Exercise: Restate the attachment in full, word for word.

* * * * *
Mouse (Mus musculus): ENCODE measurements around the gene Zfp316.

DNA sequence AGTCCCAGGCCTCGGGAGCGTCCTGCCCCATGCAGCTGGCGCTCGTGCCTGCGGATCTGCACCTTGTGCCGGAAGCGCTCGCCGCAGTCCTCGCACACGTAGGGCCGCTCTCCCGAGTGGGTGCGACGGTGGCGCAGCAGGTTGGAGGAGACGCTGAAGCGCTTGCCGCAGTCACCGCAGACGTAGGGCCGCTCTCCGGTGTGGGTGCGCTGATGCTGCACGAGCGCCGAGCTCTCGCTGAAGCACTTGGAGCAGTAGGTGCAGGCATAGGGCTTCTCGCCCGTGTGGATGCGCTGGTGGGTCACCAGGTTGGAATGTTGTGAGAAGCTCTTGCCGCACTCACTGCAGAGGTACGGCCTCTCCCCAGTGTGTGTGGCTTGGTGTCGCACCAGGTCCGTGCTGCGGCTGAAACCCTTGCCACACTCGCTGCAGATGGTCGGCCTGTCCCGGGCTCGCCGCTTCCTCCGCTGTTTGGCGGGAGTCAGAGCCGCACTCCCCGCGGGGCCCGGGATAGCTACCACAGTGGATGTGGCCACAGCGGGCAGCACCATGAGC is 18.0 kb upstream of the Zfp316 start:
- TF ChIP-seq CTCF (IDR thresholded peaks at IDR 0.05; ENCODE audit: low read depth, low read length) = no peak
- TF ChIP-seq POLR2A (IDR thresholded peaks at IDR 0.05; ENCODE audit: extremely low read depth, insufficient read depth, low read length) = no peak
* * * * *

Mouse (Mus musculus): ENCODE measurements around the gene Zfp316.

DNA sequence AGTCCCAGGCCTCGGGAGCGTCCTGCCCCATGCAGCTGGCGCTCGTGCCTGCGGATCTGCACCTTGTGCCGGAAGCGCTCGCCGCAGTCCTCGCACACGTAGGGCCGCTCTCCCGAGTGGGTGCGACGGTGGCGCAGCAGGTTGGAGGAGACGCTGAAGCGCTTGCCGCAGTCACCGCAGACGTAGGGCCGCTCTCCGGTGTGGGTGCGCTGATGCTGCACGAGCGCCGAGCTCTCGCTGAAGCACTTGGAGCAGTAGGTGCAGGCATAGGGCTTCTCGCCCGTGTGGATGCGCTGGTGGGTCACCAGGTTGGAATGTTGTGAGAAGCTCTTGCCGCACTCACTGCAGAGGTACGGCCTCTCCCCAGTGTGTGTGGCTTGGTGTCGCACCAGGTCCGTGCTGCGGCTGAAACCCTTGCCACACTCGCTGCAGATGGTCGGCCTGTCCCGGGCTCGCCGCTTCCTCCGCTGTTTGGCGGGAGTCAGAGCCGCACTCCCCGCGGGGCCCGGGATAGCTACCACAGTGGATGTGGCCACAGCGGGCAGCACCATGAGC is 18.0 kb upstream of the Zfp316 start:
- TF ChIP-seq CTCF (IDR thresholded peaks at IDR 0.05; ENCODE audit: low read depth, low read length) = no peak
- TF ChIP-seq POLR2A (IDR thresholded peaks at IDR 0.05; ENCODE audit: extremely low read depth, insufficient read depth, low read length) = no peak